UK media campaign hots up against mis-selling of annuities

Published:  14 Oct at 6 PM
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Expat retirees pushed into buying poor-value annuities as part of their relocation strategy may now be able to get compensation due to a campaign by a UK tabloid newspaper.

The good news came as the result of the Daily Mail’s Mail on Sunday ‘Justice for Annuity Victims’ campaign, with the media outlet also urging the UK’s financial watchdog to probe more closely into the annuity market as a whole. Introduced as a result of a lawsuit fining Prudential the sum of 23.9 million sterling, the campaign drew reports from hundreds of pensioners who’d been tricked into purchasing unsuitable annuities. Complaints to insurers by those affected have either been summarily rejected or subject to derisory levels of compensation, even in cases of blatant mis-selling.

The newspaper has now provided a template for a letter to be sent to the two insurers involved – Standard Life and Prudential - urging them to comply with the law and provide adequate compensation, and is also urging the Financial Conduct Agency to conduct an urgent probe of the annuity market, Evidence suggests mis-selling of such products by the industry has been endemic for some 20 years or so.

One major issue is the deliberate failure of insurers’ representatives to inform potential clients of their rights to shop around for the best annuity for their needs rather than just accepting what’s been put forward by their advisor. This is especially relevant for those considering becoming expats once retirement kicks in. The paper believes insurers should be forced to review all past sales going bank to the early 2000s, with proof of mis-selling leading to compensation as well as interest on the amounts lost over the years.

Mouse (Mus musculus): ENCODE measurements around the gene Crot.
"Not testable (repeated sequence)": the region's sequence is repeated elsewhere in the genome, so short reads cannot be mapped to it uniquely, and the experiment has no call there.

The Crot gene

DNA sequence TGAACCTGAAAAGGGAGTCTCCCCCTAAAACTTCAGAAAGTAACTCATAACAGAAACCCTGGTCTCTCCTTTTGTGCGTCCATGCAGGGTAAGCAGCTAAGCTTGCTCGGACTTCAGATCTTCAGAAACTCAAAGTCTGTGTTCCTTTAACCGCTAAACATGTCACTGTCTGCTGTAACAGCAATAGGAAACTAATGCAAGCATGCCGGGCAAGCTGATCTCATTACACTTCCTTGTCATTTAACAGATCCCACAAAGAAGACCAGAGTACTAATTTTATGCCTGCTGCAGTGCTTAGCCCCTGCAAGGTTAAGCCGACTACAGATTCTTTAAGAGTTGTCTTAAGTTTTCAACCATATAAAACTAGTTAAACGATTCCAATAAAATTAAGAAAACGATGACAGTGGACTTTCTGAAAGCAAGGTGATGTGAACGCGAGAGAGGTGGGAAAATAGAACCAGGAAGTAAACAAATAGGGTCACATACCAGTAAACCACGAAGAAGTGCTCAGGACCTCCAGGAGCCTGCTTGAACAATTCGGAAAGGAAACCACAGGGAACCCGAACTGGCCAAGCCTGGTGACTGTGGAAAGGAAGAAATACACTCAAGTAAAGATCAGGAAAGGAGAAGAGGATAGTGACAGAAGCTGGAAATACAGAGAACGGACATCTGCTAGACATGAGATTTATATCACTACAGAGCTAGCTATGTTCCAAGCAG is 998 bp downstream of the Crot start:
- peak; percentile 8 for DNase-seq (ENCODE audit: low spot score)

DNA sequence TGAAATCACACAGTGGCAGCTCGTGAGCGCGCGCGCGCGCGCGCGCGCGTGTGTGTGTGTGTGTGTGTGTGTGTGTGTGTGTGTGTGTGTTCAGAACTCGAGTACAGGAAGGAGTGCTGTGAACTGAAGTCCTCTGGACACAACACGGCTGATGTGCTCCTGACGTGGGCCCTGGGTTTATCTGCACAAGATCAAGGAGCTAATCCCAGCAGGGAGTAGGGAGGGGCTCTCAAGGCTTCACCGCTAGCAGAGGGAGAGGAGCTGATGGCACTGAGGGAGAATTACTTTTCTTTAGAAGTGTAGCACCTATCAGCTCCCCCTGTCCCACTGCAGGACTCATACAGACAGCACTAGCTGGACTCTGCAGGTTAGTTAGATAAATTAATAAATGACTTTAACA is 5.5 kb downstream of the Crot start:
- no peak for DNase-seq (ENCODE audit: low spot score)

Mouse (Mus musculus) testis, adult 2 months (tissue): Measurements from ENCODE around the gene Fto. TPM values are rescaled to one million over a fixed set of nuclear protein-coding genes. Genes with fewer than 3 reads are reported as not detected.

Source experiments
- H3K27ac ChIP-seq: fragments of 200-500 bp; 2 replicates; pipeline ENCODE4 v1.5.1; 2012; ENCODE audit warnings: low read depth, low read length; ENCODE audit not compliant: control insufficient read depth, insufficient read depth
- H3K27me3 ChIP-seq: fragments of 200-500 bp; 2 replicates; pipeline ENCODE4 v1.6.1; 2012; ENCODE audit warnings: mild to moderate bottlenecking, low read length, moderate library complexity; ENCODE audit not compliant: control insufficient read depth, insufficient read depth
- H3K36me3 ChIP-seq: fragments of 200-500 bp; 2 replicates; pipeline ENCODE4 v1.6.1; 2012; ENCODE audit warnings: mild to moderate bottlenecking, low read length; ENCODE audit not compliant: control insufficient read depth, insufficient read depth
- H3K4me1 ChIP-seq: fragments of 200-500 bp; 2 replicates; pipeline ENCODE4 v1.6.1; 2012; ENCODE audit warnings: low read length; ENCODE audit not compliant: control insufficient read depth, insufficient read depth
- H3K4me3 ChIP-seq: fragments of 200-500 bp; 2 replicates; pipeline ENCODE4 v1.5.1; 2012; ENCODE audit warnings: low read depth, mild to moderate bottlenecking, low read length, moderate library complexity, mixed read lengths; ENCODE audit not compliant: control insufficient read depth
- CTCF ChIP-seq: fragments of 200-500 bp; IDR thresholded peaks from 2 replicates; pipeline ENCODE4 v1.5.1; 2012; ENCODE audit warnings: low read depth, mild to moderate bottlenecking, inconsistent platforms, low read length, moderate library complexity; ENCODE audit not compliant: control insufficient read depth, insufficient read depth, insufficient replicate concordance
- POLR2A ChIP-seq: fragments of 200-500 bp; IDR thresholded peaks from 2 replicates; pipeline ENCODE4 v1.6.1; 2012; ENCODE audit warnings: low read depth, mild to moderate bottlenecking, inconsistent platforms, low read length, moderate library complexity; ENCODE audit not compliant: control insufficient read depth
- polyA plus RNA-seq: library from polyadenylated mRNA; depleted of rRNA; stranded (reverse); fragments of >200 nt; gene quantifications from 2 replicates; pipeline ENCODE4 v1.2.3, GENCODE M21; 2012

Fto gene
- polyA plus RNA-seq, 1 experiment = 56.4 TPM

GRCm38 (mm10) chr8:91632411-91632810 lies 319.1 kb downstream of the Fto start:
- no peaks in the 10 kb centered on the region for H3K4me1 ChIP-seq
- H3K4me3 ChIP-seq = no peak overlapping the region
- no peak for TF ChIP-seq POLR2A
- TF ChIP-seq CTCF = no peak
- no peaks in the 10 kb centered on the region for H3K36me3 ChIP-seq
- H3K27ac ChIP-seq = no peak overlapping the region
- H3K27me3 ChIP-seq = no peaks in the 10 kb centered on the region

One example involves a widower whose wife was mis-sold an annuity five months before she died of a previously diagnosed heart problem following rheumatic fever as a child. When she was 25 years old, she was fitted with a heart valve and told she should not expect a long life. Just before her 60th birthday she was advised to take out a Prudential annuity once she became 60. The product included a spouse benefit clause, but her poor health wasn’t factored in, resulting in a reduced amount being paid in settlement to her husband.

However, had she been offered the enhanced annuity to which she was entitled, he would have received extra income. This is typical, with her husband believing she had been coerced into taking what was offered. The newspaper’s campaign has uncovered many such examples of deliberate mis-selling and is encouraging those affected to take action.
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